Feb 01, 2018 rated it liked it
A honest and insightful book on the start ups universe.
Jason Dunn
Nov 09, 2017 rated it it was amazing
Very well written and entertaining look into the life of a venture capitalist.
Ram Muthukrishnan
May 20, 2018 rated it it was amazing
Quick read with lot's of musings about the broader purpose of one's life. Also includes interesting stuff about how vc's and start-up's work in silicon valley!
Nick
Oct 25, 2017 rated it really liked it
A very good, expanded story on how VC works and looks at things
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Randy Komisar joined Kleiner Perkins in 2005 and focuses on early-stage investing.

Previously, he was a co-founder of Claris Corp., served as CEO for LucasArts Entertainment and Crystal Dynamics, and acted as “virtual CEO” for such companies as WebTV and GlobalGiving. Randy also served as CFO of GO Corp. and as senior counsel for Apple Computer, following a private practice in technolog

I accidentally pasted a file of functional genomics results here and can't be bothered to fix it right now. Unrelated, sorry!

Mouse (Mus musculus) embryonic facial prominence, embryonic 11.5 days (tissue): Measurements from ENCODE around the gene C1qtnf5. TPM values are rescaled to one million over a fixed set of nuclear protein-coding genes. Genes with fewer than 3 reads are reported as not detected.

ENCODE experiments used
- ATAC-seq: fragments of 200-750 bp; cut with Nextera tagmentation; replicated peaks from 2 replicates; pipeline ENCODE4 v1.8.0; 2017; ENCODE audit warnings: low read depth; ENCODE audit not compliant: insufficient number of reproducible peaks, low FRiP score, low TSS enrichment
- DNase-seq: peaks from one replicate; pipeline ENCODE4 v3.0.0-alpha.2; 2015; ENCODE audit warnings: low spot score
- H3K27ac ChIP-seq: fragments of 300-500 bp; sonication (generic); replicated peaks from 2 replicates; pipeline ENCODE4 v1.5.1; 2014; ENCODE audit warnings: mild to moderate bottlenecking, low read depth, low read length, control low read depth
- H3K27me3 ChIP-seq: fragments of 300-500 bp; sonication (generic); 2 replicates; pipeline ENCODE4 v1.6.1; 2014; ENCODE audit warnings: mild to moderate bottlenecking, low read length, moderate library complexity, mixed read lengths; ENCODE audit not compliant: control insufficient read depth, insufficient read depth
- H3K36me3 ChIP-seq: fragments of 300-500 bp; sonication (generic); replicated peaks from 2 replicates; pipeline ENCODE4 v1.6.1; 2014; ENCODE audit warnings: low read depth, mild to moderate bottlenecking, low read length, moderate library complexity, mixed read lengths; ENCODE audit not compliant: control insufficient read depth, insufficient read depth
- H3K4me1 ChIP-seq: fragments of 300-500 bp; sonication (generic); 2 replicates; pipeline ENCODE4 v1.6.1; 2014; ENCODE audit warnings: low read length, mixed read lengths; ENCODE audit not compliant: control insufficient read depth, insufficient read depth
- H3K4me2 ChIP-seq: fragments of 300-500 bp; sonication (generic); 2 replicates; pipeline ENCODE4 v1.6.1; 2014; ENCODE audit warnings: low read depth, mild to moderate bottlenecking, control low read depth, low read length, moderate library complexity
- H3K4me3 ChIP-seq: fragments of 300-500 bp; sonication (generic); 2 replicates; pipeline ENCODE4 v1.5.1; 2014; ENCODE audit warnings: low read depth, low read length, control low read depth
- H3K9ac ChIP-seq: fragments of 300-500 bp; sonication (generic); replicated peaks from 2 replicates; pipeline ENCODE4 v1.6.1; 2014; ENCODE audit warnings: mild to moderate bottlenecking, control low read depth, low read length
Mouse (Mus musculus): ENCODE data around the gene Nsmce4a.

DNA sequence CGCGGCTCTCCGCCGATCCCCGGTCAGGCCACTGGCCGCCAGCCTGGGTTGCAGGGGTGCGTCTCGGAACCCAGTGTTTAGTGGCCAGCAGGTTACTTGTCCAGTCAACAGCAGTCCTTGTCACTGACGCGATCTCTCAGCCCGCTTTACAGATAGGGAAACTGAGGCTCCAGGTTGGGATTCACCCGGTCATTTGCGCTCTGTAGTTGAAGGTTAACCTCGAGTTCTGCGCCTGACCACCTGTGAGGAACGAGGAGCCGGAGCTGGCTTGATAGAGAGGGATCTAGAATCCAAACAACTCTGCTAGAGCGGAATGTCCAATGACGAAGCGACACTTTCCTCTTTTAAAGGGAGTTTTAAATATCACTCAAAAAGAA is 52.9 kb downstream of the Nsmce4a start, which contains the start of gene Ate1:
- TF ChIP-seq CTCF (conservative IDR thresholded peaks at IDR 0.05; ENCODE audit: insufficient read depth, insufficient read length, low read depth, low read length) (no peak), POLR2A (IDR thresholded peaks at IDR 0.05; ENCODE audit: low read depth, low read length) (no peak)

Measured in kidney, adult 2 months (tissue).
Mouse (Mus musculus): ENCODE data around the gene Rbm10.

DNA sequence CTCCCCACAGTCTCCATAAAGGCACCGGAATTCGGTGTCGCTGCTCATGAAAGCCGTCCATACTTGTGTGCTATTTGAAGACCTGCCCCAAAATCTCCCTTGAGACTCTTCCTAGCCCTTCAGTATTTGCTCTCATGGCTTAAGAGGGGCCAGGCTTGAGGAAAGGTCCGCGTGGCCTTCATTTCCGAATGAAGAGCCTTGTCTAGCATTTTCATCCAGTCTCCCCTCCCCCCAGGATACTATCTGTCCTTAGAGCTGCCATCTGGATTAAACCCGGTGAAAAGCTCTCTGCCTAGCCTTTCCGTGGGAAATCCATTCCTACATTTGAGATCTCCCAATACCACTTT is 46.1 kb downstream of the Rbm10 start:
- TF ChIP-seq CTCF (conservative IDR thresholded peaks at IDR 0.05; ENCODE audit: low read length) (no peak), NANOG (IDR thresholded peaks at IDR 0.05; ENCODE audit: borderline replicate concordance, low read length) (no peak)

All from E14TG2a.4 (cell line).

...more
“And then there is the most dangerous risk of all -- the risk of spending your life not doing what you want on the bet you can buy yourself the freedom to do it later.” 130 likes
“In theory, the risk of business failure can be reduced to a number, the probability of failure multiplied by the cost of failure. Sure, this turns out to be a subjective analysis, but in the process your own attitudes toward financial risk and reward are revealed.

By contrast, personal risk usually defies quantification. It's a matter of values and priorities, an expression of who you are. "Playing it safe" may simply mean you do not weigh heavily the compromises inherent in the status quo. The financial rewards of the moment may fully compensate you for the loss of time and fulfillment. Or maybe you just don't think about it. On the other hand, if time and satisfaction are precious, truly priceless, you will find the cost of business failure, so long as it does not put in peril the well-being of you or your family, pales in comparison with the personal risks of no trying to live the life you want today.